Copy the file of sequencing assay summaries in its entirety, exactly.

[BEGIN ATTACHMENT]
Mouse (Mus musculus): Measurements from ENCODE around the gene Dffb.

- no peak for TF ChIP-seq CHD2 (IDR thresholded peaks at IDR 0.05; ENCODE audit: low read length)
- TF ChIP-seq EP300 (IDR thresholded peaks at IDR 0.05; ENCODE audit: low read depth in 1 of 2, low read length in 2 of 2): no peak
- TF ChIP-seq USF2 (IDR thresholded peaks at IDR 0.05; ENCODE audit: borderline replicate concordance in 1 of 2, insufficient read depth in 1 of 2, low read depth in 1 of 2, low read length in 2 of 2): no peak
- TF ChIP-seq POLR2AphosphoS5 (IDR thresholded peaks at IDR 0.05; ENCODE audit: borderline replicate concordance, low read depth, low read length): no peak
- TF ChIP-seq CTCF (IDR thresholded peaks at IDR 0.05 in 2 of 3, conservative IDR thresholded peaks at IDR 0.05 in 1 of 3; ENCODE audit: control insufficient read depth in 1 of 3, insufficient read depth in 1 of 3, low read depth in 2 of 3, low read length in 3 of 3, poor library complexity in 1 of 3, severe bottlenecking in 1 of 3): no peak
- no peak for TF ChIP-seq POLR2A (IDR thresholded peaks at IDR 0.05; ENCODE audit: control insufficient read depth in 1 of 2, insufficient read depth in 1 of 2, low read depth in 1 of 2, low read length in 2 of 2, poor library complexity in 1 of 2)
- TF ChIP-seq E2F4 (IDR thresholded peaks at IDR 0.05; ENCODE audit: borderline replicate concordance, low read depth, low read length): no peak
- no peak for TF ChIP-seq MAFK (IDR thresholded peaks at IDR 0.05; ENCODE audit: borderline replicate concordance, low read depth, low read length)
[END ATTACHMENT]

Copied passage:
Mouse (Mus musculus): Measurements from ENCODE around the gene Dffb.

- no peak for TF ChIP-seq CHD2 (IDR thresholded peaks at IDR 0.05; ENCODE audit: low read length)
- TF ChIP-seq EP300 (IDR thresholded peaks at IDR 0.05; ENCODE audit: low read depth in 1 of 2, low read length in 2 of 2): no peak
- TF ChIP-seq USF2 (IDR thresholded peaks at IDR 0.05; ENCODE audit: borderline replicate concordance in 1 of 2, insufficient read depth in 1 of 2, low read depth in 1 of 2, low read length in 2 of 2): no peak
- TF ChIP-seq POLR2AphosphoS5 (IDR thresholded peaks at IDR 0.05; ENCODE audit: borderline replicate concordance, low read depth, low read length): no peak
- TF ChIP-seq CTCF (IDR thresholded peaks at IDR 0.05 in 2 of 3, conservative IDR thresholded peaks at IDR 0.05 in 1 of 3; ENCODE audit: control insufficient read depth in 1 of 3, insufficient read depth in 1 of 3, low read depth in 2 of 3, low read length in 3 of 3, poor library complexity in 1 of 3, severe bottlenecking in 1 of 3): no peak
- no peak for TF ChIP-seq POLR2A (IDR thresholded peaks at IDR 0.05; ENCODE audit: control insufficient read depth in 1 of 2, insufficient read depth in 1 of 2, low read depth in 1 of 2, low read length in 2 of 2, poor library complexity in 1 of 2)
- TF ChIP-seq E2F4 (IDR thresholded peaks at IDR 0.05; ENCODE audit: borderline replicate concordance, low read depth, low read length): no peak
- no peak for TF ChIP-seq MAFK (IDR thresholded peaks at IDR 0.05; ENCODE audit: borderline replicate concordance, low read depth, low read length)